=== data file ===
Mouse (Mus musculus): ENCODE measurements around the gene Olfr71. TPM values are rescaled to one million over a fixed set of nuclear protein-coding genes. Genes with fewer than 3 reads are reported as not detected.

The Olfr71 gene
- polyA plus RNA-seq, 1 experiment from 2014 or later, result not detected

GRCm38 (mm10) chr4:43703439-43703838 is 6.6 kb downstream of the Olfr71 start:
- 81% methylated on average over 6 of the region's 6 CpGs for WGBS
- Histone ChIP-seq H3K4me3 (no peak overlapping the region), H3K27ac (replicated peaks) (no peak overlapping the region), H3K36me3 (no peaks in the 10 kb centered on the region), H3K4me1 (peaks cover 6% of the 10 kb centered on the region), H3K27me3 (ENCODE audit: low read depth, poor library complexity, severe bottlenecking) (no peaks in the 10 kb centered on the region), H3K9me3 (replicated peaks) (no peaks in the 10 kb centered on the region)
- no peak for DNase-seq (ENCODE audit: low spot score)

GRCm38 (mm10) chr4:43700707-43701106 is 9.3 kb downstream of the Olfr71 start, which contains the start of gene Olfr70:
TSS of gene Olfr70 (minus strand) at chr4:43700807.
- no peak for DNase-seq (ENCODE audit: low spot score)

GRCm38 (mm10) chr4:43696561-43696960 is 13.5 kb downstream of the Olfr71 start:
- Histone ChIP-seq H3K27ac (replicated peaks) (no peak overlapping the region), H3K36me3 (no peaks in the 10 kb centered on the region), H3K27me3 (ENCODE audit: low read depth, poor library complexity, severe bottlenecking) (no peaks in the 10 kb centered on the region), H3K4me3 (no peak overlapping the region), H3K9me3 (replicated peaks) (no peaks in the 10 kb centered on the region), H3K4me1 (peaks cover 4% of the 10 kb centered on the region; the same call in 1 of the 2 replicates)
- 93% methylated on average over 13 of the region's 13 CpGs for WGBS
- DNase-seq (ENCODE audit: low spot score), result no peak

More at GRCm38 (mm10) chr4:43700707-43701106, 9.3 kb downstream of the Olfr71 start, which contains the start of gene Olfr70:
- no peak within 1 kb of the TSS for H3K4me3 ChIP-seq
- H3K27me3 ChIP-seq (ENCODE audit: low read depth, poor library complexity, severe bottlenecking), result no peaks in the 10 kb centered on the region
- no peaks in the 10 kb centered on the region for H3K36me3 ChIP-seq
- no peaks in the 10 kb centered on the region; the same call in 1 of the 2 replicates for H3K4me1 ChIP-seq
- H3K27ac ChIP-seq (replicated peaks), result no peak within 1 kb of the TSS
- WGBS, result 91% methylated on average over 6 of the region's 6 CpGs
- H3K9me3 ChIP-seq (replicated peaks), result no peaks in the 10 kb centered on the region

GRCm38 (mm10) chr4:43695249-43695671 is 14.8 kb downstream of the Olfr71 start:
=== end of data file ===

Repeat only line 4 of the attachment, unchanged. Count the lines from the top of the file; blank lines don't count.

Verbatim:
GRCm38 (mm10) chr4:43703439-43703838 is 6.6 kb downstream of the Olfr71 start: